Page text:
4 user 7 critic

Celluloid Man (2012)

2:08 | Trailer
This is the story of Mr P.K.Nair, a man who talks,eats,dreams and sleeps cinema. Lovingly known as Henri Langlois of India, Nair Sahab (P.K.Nair) is the man behind archiving of many films in India.





Credited cast:
U.R. Ananthamurthy U.R. Ananthamurthy ... Self
G. Ananthappa G. Ananthappa ... Self
Beena Antony ... Self (as Beena Nair)
Vivek Athavale Vivek Athavale ... Self
Shabana Azmi ... Self
Ramachandra Babu Ramachandra Babu ... Self (as K. Ramachandra Babu)
Jaya Bachchan ... Self (as Jaya Bhaduri)
Kumar Bangarappa ... Self (as M.K. Bangarappa)
Saira Banu ... Self
Jahnu Barua ... Self
Shyam Benegal ... Self
Mahesh Bhatt ... Self
Suresh Chabria Suresh Chabria ... Self
Basu Chatterjee ... Self
Vidhu Vinod Chopra ... Self


Celluloid Man is a tribute to India's pioneering film archivist - P.K. Nair. Mr. Nair's fascination with cinema began as a child. He would collect ticket stubs, lobby cards, even weighing machine tickets sporting pictures of the stars of the day - and finally film cans. He grew up to be a great collector of films - and so the National Film Archive of India was born. He built the Archive can by can in a country where the archiving of cinema is considered unimportant. Thanks to Mr. Nair, the Archive still has nine precious silent films of the estimated 1338 silent films made in India, and Dadasaheb Phalke, the father of Indian cinema, has a place in history today. His encyclopaedic memory for film was legendary - he could tell you exactly in which reel of a film to find a particular scene. He influenced generations of filmmakers especially the Indian New Wave filmmakers such as Mani Kaul, Kumar Shahani, Adoor Gopalakrishnan and John Abraham. As Mr. Nair speaks, we see the history of ... Written by Hammad Khan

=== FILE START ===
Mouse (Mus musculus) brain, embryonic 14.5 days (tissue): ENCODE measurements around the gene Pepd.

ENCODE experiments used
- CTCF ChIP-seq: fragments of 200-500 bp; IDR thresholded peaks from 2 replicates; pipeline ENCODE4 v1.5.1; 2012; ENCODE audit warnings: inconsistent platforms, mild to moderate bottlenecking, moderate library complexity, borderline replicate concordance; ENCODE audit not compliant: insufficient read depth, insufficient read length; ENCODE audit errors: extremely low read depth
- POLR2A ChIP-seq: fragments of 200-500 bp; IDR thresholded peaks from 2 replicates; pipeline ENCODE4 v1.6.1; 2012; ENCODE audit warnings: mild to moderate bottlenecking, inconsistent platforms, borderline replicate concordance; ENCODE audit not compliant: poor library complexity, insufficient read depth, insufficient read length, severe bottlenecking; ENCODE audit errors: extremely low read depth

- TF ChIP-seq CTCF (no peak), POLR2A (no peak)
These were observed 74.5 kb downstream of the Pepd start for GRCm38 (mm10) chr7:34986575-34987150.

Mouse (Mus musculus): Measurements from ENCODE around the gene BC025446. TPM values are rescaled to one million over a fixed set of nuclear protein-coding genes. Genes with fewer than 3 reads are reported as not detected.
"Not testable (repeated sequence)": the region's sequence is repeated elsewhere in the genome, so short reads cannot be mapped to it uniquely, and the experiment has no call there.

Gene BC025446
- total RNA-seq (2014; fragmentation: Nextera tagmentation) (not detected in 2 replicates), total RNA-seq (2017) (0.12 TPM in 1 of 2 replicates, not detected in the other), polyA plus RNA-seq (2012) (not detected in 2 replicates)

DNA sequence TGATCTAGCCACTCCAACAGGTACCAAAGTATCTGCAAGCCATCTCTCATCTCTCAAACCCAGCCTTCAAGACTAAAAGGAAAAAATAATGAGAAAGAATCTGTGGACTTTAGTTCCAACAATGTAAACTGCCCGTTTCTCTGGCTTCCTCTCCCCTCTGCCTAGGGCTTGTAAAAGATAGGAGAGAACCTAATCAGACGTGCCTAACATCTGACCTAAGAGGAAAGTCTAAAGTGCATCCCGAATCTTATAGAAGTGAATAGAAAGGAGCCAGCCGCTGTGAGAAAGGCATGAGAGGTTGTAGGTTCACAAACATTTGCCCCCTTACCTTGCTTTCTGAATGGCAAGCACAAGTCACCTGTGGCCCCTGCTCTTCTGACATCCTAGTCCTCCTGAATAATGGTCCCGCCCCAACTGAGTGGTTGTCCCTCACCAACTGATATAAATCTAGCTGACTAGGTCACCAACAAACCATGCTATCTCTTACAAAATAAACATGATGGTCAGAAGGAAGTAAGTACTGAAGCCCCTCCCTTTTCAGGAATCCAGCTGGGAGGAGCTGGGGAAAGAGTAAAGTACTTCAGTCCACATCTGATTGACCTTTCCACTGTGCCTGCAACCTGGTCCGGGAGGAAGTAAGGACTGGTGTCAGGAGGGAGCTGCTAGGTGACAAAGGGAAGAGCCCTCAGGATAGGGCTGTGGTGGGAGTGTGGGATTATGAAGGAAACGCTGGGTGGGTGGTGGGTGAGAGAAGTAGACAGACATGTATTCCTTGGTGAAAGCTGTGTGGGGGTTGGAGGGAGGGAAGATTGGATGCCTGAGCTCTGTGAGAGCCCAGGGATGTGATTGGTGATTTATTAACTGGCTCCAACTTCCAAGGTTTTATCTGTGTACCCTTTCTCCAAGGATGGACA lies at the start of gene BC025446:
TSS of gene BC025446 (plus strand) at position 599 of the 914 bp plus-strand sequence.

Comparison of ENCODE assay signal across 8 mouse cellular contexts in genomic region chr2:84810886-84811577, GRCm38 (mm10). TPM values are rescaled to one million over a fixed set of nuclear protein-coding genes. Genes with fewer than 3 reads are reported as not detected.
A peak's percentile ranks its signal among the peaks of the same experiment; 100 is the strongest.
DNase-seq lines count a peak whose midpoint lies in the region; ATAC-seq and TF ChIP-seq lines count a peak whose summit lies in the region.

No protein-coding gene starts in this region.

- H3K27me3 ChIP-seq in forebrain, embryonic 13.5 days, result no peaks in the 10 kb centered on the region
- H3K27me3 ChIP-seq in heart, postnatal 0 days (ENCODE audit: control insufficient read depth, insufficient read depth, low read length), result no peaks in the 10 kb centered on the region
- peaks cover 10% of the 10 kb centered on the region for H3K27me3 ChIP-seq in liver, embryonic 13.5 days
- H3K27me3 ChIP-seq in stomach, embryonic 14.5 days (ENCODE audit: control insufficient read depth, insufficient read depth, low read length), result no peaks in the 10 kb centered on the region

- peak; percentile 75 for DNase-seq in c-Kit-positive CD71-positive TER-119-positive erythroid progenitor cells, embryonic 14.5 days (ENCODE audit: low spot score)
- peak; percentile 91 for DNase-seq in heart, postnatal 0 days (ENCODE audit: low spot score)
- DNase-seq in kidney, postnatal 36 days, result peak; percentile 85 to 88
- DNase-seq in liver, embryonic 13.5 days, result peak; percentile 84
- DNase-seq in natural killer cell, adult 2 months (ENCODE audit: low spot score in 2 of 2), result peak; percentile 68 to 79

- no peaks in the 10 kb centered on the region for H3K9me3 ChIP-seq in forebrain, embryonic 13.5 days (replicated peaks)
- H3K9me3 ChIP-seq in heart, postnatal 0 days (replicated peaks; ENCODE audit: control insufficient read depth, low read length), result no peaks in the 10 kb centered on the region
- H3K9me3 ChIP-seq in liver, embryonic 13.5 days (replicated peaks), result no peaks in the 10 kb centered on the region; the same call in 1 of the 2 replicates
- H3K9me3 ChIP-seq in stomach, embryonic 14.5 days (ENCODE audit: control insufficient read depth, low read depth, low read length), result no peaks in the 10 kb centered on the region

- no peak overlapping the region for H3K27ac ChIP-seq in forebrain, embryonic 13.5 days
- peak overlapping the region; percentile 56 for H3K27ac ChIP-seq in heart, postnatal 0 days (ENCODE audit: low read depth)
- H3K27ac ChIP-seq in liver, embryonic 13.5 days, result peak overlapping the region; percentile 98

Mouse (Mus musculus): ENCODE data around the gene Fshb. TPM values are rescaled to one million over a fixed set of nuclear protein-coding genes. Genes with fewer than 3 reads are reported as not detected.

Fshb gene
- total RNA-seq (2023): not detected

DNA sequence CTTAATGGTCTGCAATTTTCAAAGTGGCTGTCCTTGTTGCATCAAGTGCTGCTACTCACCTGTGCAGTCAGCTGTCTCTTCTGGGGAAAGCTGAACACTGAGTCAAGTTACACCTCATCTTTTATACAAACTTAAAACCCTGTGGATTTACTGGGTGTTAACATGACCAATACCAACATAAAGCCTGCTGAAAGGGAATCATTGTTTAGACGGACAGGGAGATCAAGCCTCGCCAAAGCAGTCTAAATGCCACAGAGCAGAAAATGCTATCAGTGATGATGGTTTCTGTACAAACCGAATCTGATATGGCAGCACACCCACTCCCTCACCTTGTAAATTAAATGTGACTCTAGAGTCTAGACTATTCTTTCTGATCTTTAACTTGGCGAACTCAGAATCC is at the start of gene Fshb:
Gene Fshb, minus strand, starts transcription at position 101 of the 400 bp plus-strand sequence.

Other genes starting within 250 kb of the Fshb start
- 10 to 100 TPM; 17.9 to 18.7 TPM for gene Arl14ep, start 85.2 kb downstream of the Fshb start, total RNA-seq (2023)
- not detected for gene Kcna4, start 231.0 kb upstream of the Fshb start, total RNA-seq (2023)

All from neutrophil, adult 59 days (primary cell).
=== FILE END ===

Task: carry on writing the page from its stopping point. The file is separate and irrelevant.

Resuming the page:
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Fascinating story of Indian Film Archivist Nair Saab
31 March 2020 | by saanyadua7See all my reviews

Nair Saab has always fascinated me. I've tried to gather as much information about him and his work in the field archiving as I possibly can. So to my delight when I came across this documentary on Netflix I had to watch it right away.

It's amazing to hear the tales of his life from his own recollection and that of others. A legendary man who is solely responsible for starting the system of archiving films in India.

If only I could meet the man himself I would love to talk films and know his opinions and share mine. I'm a filmmaker and screenwriter so a person like him who is so well-versed in the craft would be an experience of a lifetime.

You've got to see the documentary to understand how important he is to the film world.

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Release Date:

2012 (India) See more »

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Dungarpur Films See more »
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Color | Black and White (archival footage)
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